Oxidative stress may contribute to the pathogenesis of congenital heart defects, but the role of dynamic thiol/disulphide homeostasis has not been evaluated. The objective of this study was to assess whether there are changes in thiol/disulphide homeostasis and nitric oxide levels in children with tetralogy of Fallot (TOF) and ventricular septal defect (VSD). A total of 47 children with congenital heart defects (24 TOF and 23 VSD) and 47 healthy age- and sex-matched controls were included in this study. Serum total thiol and native thiol levels were measured using a novel automatic spectrophotometric method. The amount of dynamic disulphide bonds and related ratios were calculated from these values. Serum nitric oxide levels were detected using a chemiluminescence assay. We found that the average native thiol, total thiol, and disulphide levels were decreased in patients with VSD when compared with healthy individuals (p < 0.001, p < 0.001, and p < 0.01, respectively). While native thiol levels were decreased (p < 0.01), disulphide levels were elevated in the TOF group (p < 0.05). We observed marked augmentation of disulphide/native thiol (p < 0.001) and disulphide/total thiol ratios (p < 0.01) in the TOF group. However, there was a significant decrease in native thiol/total thiol ratio in patients with TOF. No significant changes in these ratios were noted in the VSD group. We detected significant elevations in serum nitric oxide levels in children with TOF and VSD (p < 0.001 for all). These results are the first to demonstrate that thiol/disulphide homeostasis and nitric oxide are associated with TOF and VSD in children.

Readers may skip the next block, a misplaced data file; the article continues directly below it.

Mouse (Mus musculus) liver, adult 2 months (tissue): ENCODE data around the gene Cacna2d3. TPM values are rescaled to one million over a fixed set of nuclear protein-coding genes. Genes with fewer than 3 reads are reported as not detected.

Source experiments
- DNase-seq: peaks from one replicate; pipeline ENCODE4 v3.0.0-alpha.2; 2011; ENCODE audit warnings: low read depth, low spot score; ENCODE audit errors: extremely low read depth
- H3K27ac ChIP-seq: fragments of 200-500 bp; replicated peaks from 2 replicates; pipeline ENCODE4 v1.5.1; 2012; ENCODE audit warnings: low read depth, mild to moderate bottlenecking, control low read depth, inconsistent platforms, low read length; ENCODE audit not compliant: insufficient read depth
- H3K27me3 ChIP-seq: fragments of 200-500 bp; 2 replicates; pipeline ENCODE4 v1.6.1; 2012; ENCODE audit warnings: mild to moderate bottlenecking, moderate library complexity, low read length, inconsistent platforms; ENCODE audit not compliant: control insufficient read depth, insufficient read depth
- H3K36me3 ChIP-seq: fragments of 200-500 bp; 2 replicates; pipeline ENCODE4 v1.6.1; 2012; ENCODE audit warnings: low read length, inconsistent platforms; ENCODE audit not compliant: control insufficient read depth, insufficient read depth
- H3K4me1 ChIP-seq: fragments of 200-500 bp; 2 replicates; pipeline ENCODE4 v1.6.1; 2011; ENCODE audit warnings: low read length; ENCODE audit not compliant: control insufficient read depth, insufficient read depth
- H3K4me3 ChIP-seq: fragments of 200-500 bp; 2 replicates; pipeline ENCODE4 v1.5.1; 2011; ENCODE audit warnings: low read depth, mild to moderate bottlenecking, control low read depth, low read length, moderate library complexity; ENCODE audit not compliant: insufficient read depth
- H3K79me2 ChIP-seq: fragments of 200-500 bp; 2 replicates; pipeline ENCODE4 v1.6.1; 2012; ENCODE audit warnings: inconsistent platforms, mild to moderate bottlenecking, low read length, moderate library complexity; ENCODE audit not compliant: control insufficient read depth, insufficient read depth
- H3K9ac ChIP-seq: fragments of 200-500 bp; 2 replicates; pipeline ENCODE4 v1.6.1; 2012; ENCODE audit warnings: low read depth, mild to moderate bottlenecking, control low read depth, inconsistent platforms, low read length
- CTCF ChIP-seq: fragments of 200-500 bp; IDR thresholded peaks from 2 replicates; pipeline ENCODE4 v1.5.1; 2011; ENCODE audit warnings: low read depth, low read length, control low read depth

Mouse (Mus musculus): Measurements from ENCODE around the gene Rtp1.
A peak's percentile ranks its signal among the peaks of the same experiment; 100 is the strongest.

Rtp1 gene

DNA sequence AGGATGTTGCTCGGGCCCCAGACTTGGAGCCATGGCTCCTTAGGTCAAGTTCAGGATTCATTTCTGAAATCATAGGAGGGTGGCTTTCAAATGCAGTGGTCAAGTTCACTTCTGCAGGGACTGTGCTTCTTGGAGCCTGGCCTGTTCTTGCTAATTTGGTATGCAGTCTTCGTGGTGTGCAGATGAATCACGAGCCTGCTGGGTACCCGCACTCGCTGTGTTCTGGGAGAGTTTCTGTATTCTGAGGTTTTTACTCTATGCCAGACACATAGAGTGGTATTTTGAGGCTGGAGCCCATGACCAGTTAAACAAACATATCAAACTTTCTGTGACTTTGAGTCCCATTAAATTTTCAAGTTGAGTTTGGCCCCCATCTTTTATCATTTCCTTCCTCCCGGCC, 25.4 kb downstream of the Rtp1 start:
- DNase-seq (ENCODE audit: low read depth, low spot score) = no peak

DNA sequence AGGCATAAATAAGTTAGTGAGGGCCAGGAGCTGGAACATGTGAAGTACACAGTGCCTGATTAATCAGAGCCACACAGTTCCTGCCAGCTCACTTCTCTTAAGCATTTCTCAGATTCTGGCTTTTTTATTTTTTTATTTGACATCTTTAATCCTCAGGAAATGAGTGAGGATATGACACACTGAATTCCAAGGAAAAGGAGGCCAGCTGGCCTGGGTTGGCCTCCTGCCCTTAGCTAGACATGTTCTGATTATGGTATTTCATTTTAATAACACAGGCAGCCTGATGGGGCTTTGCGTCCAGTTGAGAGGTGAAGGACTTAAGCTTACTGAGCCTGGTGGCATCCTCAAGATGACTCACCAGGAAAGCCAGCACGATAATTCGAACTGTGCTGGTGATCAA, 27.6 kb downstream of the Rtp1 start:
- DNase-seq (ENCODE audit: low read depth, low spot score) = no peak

Oxidative stress has been suggested to increase after electroconvulsive therapy (ECT); a treatment which continues to be the most effective for severe depression. Oxidative stress could potentially be mechanistically involved in both the therapeutic effects and side-effects of ECT.
We measured sensitive markers of systemic and CNS oxidative stress on DNA and RNA (urinary 8-oxodG/8-oxoGuo, cerebrospinal fluid 8-oxoGuo, and brain oxoguanine glycosylase mRNA expression) in male rats subjected to electroconvulsive stimulations (ECS); an animal model of ECT. Due to previous observations that link hypothalamic-pituitary-adrenal (HPA)-axis activity and age to DNA/RNA damage from oxidation, groups of young and middle-aged male animals were included, and markers of HPA-axis activity were measured.
ECS induced weight loss, corticosterone increases (only in middle-aged animals), and decreased cerebral glucocorticoid receptor mRNA expression, while largely leaving the markers of systemic and CNS DNA/RNA damage from oxidation unaltered.
These results suggest that ECS is not associated with any lasting effects on oxidative stress on nucleic acids neither in young or middle-aged rats.